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The Rarest of the Rare    by Nancy Pick, Mark Sloan & Edward O. Wilson order for
Rarest of the Rare
by Nancy Pick
Order:  USA  Can
HarperCollins, 2004 (2004)

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* * *   Reviewed by Hilary Williamson

In his Foreword, Joshua Basseches, Executive Director of the Harvard Museum of Natural History, tells us that its specimens make up 'one of the nation's great research collections devoted to the natural world.' In his Introduction, Edward O. Wilson speaks of the specimens as 'the closest approach humanity can contrive to an actual time machine', and explains why these kinds of collections (later called 'vast libraries of DNA') are so valuable to research in biology and to modern conservation science.

An overview of 'Natural History at Harvard' includes a brief mention of misadventures that befell intrepid scientists while collecting specimens (shades of Indiana Jones), and describes a real life murder mystery ('The Mastodon Murder'), as well as covering the history of the museum. We are told that 'Behind every specimen in this book is a good story ... of wealthy explorers, obsessive collectors, bone hunters, mushroom seekers, and visionary scientists.' These tales (written by Nancy Pick) are organized into six themed chapters - Historic Holdings, Fossil Finds, Emblems of Biodiversity, Extinct Species, Scientific Discoveries, and Miscellany - and enhanced by Mark Sloan's beautiful photography.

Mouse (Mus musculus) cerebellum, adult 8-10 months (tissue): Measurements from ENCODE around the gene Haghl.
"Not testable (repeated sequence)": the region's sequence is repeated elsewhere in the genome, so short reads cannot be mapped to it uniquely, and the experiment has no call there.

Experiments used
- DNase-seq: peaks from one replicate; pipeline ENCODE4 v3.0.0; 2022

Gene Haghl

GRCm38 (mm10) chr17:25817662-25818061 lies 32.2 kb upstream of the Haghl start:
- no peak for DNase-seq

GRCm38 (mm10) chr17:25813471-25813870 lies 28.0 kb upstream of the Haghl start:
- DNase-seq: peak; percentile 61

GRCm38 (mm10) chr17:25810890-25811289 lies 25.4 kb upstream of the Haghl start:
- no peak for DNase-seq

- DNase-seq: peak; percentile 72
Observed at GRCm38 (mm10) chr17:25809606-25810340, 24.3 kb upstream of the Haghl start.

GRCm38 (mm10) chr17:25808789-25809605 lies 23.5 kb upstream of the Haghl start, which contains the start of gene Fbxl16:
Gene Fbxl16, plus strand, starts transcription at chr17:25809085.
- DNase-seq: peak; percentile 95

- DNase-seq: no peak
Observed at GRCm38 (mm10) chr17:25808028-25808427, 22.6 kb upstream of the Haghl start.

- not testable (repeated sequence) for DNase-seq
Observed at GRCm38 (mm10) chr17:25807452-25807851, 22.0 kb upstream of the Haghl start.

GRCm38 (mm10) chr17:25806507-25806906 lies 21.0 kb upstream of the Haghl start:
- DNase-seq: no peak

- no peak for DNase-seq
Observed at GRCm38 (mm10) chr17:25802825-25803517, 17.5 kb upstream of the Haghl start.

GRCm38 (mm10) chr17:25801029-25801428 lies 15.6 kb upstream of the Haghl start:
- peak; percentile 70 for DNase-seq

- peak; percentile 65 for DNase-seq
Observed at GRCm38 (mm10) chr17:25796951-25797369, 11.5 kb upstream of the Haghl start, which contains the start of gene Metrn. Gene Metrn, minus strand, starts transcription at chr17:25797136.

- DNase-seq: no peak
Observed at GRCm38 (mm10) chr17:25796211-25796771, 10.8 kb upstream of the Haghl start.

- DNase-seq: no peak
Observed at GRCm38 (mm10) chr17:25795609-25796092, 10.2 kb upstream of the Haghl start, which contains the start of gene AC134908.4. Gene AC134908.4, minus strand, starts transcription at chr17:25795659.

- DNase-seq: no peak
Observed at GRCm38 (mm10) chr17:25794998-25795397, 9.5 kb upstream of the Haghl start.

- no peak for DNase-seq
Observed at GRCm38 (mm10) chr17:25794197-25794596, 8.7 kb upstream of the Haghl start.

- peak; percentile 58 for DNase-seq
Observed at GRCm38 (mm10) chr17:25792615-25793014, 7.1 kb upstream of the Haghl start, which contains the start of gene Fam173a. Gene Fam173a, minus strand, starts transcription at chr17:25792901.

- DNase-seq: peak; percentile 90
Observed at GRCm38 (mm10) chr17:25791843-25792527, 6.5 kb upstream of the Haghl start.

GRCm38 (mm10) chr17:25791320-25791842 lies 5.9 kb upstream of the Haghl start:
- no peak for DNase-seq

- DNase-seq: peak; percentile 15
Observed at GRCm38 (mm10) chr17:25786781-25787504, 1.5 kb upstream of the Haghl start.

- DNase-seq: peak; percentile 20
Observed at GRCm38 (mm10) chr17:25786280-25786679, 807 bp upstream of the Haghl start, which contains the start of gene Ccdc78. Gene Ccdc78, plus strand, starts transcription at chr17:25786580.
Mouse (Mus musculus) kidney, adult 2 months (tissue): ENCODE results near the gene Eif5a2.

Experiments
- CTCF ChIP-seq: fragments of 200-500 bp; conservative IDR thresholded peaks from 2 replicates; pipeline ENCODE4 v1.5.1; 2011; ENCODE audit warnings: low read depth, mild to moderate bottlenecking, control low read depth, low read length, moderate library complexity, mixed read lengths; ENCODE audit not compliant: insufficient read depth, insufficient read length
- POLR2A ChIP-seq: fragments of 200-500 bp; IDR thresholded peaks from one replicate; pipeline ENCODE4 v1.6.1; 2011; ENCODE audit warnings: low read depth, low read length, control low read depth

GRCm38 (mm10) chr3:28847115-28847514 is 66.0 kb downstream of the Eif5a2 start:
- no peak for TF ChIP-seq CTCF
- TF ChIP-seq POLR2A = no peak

The cover photo is that of 'Meriwether Lewis's Woodpecker', collected while seeking a river route to the Pacific in 1806, at the behest of President Thomas Jefferson. 'Alexander Agassiz's Glass Sponge' (composed of silica) was dredged from about 1700 feet under the ocean. 'Frail Child of the Air' is a fossil butterfly, and also the title of a children's butterfly guidebook. 'They Dined on the Titanic' tells us about Ruth Dixon Turner, who specialized in the study of 'shipworms'. Read 'Double Identity' to find out what a 'gynandromorph' is, be amazed at the size and volume of the 'Elephant Bird Egg', wonder at the Australian project to restore the 'Tasmanian Tiger', and learn about 'ecomorphs' and much, much more.

Read The Rarest of the Rare for its fascinating accounts of the stories behind a sample of specimens from the huge collection at the Harvard Museum of Natural History, which in turn represents only a sample of the extraordinary diversity in the world around us.

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